After 2 years of fundraising and planning, the second phase of our Haiti project was finally launched in early 2021 but not without its challenges from start to finish. The first challenge was finding the funds to reach our goal of 200 water tanks – more than we’d ever done in one go.
With a very trusting tank provider (AquaSystems whom we’d worked with in 2016) allowing us to pay the final amount as soon as we were able to, I started to organize airline tickets with the aim to get there and to leave the country before the political tension/violence that was expected at the end of January started.
When the time came to travel, I was pushed back at Heathrow being refused allowance to transit in Miami on my way to Haiti. Knowing that I needed to get the project done sooner rather than later, I purchased a ticket to go via Canada, but was again pushed back at Heathrow because I wasn’t in possession of the ‘right’ c19 test. On the third try with lots of prayer from friends behind me, I finally got to Port au Prince intact in mid-January (only two weeks to prepare and distribute 200 tanks)!
Flaming tyres and rock hindrances along the main road (due to political unrest) were slight distractions. The mountain route up to Fôret des Pins was bone jarring and realizing that I hadn’t packed for 2000m altitude nighttime temperatures was just disappointing!
Preparation of the first tanks began the next day, as the first 40 tanks were stored in the school building on the Catholic Church property where I was very graciously hosted.
Many villages which I’d not heard of during the first project were figured on the list and when we went to the areas for distribution or to take pictures of tanks in the area, I was happily surprised by the choices as the access to the villages was incredibly hard and effort for the inhabitants to clean drinking water was nothing short of very tedious. Villages are far from each other, homes are often far from each other and access to the springs down the mountain are sometimes more than 50km’s away.
What was disappointing for me was that I had understood that 200 tanks would allow me to leave the region with all villages being touched and everyone having even some access to clean drinking water when it rained. During the distributions, I realized that 2000 tanks would have allowed that thought to be valid. 210 was a blessing, but still so far from what’s actually needed!
More flaming tyres and rock barricades due to political unrest in the capital and on the main road leading to us, one of our transporter’s truck’s being hijacked and used as a barrier and only returned with a ransom, threats of kidnapping and worse to those who tried to get through the barriers during the days of civil unrest during the last week of January slowed our tank deliveries from coming up. After two weeks, we had only distributed 100 tanks!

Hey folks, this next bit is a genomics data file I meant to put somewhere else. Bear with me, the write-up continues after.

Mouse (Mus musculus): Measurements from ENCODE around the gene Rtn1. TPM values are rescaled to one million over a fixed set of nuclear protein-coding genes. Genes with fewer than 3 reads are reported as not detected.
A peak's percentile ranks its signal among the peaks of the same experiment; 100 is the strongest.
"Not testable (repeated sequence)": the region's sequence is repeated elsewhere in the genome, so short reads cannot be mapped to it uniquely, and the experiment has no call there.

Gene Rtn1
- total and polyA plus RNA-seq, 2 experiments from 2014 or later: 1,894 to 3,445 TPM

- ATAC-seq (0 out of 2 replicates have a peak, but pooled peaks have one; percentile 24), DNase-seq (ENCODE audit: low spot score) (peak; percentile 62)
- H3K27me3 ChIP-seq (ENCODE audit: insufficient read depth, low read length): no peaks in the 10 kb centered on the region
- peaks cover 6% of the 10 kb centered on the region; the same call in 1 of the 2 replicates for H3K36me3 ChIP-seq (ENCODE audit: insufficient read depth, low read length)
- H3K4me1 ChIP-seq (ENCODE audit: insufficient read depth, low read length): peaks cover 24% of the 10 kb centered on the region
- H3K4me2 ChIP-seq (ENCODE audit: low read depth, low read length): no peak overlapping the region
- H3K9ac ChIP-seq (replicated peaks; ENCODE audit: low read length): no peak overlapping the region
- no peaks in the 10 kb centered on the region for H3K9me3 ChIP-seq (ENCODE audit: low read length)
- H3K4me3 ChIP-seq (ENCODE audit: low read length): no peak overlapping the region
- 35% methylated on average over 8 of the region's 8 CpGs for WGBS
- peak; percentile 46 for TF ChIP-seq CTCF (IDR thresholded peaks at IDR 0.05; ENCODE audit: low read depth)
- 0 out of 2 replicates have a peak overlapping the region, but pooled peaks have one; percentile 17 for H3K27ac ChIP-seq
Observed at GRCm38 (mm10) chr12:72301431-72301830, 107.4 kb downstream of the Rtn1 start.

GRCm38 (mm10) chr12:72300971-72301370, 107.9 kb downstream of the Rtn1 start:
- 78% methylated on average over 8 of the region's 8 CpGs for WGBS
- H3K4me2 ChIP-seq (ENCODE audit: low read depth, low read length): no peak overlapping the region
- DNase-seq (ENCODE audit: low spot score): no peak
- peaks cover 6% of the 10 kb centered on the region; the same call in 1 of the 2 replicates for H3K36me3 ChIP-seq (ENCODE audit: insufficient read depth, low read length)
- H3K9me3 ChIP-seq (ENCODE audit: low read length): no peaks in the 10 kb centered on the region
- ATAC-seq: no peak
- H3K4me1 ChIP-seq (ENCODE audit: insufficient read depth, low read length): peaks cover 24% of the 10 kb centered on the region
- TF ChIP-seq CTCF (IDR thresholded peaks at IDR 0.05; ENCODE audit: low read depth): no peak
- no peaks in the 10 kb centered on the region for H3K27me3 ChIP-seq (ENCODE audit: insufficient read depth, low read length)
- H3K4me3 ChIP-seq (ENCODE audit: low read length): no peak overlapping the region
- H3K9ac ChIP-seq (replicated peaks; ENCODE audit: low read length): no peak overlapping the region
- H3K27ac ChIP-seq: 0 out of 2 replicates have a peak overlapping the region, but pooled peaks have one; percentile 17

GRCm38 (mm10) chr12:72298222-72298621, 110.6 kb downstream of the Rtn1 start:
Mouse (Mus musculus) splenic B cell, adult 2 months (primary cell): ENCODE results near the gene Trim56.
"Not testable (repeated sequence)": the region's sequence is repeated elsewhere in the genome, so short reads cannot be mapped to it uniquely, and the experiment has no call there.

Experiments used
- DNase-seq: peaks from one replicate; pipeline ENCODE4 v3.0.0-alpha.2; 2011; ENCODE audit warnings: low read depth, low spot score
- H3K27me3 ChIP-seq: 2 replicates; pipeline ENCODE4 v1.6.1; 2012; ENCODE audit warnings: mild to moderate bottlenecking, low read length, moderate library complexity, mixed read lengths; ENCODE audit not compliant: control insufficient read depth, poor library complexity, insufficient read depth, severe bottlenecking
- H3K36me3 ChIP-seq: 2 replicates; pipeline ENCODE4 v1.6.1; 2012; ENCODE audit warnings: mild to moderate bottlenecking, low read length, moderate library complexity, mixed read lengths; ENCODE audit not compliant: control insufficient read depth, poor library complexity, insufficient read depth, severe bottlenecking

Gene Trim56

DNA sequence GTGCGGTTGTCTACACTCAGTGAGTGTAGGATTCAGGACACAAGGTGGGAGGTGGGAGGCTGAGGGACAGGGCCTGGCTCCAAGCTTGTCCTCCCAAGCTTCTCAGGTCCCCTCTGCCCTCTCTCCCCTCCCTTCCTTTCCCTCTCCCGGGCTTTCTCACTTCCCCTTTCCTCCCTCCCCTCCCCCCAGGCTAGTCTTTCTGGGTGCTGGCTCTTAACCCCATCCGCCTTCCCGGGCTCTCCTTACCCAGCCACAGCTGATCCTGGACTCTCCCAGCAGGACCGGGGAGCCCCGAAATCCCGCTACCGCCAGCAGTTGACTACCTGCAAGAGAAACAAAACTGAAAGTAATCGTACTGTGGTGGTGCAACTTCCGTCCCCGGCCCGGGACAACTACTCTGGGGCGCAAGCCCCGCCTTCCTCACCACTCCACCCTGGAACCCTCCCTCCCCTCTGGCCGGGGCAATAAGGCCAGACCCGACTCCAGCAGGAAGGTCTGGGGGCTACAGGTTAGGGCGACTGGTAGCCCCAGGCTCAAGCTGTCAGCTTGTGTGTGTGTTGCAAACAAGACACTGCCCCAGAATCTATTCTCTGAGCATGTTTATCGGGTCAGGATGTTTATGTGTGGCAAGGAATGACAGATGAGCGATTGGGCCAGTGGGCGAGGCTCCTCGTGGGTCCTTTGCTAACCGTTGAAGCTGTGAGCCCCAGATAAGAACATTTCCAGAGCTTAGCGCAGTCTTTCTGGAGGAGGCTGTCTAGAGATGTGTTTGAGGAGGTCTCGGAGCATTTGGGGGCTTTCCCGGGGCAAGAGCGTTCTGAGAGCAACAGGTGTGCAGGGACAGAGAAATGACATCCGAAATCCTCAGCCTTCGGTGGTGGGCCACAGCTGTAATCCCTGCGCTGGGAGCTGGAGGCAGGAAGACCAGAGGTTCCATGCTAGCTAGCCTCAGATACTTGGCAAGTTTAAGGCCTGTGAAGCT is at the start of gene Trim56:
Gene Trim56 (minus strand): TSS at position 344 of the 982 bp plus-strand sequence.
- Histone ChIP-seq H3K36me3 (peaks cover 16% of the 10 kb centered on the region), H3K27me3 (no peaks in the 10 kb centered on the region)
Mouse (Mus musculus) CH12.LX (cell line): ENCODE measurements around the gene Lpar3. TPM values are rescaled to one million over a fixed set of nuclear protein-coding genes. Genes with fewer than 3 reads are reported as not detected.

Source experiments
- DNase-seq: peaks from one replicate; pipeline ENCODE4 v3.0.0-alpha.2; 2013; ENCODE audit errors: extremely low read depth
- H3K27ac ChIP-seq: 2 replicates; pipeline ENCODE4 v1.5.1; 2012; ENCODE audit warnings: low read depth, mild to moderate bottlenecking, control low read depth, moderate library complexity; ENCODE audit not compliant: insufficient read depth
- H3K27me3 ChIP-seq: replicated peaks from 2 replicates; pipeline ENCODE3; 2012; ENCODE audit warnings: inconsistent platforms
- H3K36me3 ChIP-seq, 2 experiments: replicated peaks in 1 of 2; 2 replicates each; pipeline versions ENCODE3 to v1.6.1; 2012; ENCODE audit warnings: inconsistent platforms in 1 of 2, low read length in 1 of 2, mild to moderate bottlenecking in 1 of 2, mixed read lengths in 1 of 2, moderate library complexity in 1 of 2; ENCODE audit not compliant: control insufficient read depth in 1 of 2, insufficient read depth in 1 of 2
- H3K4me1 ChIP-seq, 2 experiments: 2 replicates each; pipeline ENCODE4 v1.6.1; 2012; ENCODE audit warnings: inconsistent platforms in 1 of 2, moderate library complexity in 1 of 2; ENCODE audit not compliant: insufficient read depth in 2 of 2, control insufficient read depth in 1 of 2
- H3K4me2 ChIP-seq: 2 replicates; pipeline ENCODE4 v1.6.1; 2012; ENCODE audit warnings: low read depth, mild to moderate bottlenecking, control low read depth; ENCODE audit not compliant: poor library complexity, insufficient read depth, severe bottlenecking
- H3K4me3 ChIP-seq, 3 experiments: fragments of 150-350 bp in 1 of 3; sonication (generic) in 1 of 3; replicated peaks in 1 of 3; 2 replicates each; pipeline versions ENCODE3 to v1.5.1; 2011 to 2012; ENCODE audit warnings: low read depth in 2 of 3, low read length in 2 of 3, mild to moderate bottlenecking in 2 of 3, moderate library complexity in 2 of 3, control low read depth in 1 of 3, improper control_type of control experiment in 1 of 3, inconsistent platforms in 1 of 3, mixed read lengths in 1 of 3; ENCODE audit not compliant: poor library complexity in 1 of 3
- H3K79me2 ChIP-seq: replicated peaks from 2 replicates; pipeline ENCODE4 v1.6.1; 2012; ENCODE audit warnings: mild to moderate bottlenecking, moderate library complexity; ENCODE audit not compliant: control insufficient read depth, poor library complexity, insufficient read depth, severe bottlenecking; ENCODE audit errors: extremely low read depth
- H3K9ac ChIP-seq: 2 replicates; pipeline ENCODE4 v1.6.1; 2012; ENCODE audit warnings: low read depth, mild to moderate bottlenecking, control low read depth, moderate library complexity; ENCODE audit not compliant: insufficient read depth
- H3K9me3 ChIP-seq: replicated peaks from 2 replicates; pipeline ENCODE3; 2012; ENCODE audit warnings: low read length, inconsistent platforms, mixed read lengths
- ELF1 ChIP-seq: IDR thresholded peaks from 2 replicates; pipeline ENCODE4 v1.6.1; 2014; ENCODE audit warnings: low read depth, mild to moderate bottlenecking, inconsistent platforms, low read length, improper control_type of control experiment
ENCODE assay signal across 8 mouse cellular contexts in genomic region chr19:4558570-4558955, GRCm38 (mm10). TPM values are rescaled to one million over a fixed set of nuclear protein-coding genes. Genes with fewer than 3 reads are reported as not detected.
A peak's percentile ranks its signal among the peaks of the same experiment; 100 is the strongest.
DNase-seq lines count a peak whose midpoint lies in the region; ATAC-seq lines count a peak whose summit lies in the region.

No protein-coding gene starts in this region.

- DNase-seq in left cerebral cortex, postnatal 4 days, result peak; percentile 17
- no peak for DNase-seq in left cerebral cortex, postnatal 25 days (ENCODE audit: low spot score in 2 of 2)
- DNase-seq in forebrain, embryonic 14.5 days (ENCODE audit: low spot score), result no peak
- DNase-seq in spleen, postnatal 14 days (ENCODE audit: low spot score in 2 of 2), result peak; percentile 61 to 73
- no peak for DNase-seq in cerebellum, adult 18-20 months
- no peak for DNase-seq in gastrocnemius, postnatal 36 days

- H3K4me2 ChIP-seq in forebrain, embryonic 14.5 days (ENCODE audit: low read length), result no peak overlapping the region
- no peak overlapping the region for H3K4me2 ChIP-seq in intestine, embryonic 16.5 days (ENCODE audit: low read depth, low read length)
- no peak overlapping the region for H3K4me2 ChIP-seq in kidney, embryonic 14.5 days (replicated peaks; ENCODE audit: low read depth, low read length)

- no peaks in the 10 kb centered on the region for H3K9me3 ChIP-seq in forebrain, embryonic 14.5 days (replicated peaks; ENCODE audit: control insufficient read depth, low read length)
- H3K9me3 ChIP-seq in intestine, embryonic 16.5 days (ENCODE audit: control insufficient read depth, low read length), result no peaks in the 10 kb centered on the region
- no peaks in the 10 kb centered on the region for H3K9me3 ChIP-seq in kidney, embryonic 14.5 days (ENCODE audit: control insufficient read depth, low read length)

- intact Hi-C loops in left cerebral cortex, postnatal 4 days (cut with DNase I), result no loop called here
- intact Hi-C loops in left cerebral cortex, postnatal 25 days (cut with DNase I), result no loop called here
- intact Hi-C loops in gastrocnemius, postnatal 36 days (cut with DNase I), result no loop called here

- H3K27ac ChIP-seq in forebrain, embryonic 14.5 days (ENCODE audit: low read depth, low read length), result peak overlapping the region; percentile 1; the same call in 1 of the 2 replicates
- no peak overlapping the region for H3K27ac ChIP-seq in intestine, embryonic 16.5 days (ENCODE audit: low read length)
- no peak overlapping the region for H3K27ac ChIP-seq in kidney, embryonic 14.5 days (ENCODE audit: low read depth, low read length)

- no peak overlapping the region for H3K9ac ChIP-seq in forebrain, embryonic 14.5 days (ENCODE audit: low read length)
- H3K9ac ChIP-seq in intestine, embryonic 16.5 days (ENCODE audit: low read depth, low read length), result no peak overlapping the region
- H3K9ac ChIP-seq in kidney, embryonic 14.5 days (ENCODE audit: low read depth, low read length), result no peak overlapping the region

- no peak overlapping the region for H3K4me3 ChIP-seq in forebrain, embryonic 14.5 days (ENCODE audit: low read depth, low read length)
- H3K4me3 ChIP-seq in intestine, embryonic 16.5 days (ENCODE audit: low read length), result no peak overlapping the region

Having been told that there was no chance of getting quick results for the necessary PCR test to fly back to Canada, my cousin helped me postpone my flight to the very last one going back to Canada and prayed (along with others), that we’d be able to get more tanks prepared and distributed directly on the field before I left. Within two days the prayers were answered, and 60 tanks came up three days after my original Wednesday departure, another 20 came up on the Saturday.
On Sunday afternoon, all the tanks were painted and distributed, and I had planned for an early Tuesday morning departure with a taxi brousse (cheap, multi-person taxi) to get down to the capital to get tested before flying.
On Tuesday morning I found out through a friend that the barricades had been removed and about an hour or so later, I was on the fastest, scariest ride down the mountain. Prayer was a very important asset as I watched us flying down a steep, really poor road, trying not to imagine tyres with poor treads.
Looking at the beautiful view of the mountains overlooking the sea and the Dominican Republic was a pleasant distraction!
Wednesday was a day of driving from one hospital or lab to another, trying to get a PCR test done and have the results on time for the last flight to Canada on Thursday. It wasn’t possible. Hospitals which were listed online as testing centers were no longer were, other labs were doing tests for the US requirements but not Canada, and yet another gave a minimum 5 day wait for results….
Dejected, I went to the AquaSystems factory and prepared the last 30 tanks so that they could be distributed as soon as they arrived up the mountain.
Yet another unexpected ticket purchase, this time to Ft. Lauderdale, Florida. A rapid antigen test at the airport in Port au Prince for entry into the US and a PCR test in Florida in order to enter into Canada (to see my mum) where I was required to take yet another c19 test and go into 14 days of mandatory quarantine…
The most important thing is that the project is completed for now and that when the rain comes the tanks will be ready to catch the water…and recognize that the message on each tank is reality.
Distribution at Boucan Chatte
Distribution at Mat Boeuf
Distribution at Bois-Negresse
A new tank guardian from Gros-Cheval region
Some AquaSystem staff with the last tanks
Tanks from the school distribution
A tank being taken to it’s new home
A tank at Foret-des-Pins